Embattled by often frivolous accusations since the day he took office, Mr. Frazier has steadfastly put the safety of the citizens of Baltimore in the forefront. His revival of Police Athletic League centers in the city will have a lasting impact.
I, for one, will rue the day he's forced to leave office.
Sharon B. Wharton Baltimore ASSOCIATED PRESS
U.S. has backed Indonesia's brutality in East Timor
The United States' newfound concern for the people of East Timor is enough to make one sick.
After spending decades as the military and financial supporter of those who oppress the East Timorese, the United States (and its allies) now claim to act as rescuers.
The U.S. government gave the bloody regime of President Suharto the "all-clear" to invade East Timor in the 1970s, supported the Indonesian military with billions of dollars, trained Indonesian military officers and special police and supplied weapons to the Indonesian army.
The U.S. government and the media behave as if the violence and oppression in East Timor were new. The degree of atrocity has clearly been magnified in recent weeks, but violence by the Indonesian military against the people of East Timor has long been well known.
Yet the United States has refused demands that it change its policies.
As has been the case in so many other humanitarian catastrophes, this one could have been avoided if the United States had stopped its active support of Indonesia's dictatorship years ago.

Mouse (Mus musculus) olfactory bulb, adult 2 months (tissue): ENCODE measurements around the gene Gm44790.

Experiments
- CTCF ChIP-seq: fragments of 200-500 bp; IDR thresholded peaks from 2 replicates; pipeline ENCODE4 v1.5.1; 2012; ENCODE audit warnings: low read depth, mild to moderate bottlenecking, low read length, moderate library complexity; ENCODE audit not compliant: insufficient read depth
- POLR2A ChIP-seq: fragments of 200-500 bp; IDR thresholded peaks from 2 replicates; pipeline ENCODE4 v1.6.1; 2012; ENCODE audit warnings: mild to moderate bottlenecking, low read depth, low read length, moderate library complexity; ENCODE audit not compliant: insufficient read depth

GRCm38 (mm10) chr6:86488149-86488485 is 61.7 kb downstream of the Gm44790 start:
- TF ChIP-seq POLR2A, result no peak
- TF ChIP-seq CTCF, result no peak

We are led to believe that the United States is the humanitarian policeman of the world, when the truth is that it is the world's leading arms supplier and this bloodshed is the natural consequence.
Terry Fitzgerald Baltimore
Baptists' prayers for Jews: helping find a savior . . .
I have been reading in The Sun about opposition to Southern Baptists praying for Jews during the "Days of Awe" ("Southern Baptists urge prayer to convert Jews to Christianity," Sept. 10). As a Southern Baptist, I am saddened that our intentions have been misunderstood.
Our message is one of love, not hate -- of inclusion, not exclusion.
Southern Baptists believe that it does not matter what color you are or how good you are; you can become part of God's family if you put your faith in Jesus and make God the boss of your life.
I, too, believe it's wrong to force one's religion on another. But I'm not sure why it's wrong to pray for the Jews.
Since Biblical times, Jews have been looking for the messiah. It is because of our love for the Jews that we're praying they'll find him.
Jo-Ann Hofmann Kingsville
. . . or a chance to renew Jewish identity, belief?
Is Southern Baptists' desire to convert Jews intolerance of their faith? ("Southern Baptists are on the offensive against Jews, others," Opinion Commentary, Sept. 14)? Yes.
But are the Baptists anti-Semitic in issuing a proclamation of conversion? Not necessarily. While some Baptists are undoubtedly anti-Semitic, the call to mission is not inherently anti-Semitic.
It is basic to Christianity that Jews (and other non-Christians) are damned unless they accept Jesus as their messiah.
If one believes this, one must view Jews' refusal to accept the Christian messiah either with pity or contempt, or a combination of both.
Baptists are honest about their intentions. I much prefer this to those who perform their evangelical missions "discreetly," which is much more dangerous to unsuspecting and unaffiliated Jews.
Jews who observe the Torah's tenets and who have a strong sense of who they are are not the least threatened by Southern Baptists praying for them to convert.
The Baptist directive is a wake-up call for Jews -- to examine themselves, their identity, their ignorance of their own religion -- and do something about it.
Galia Berry Baltimore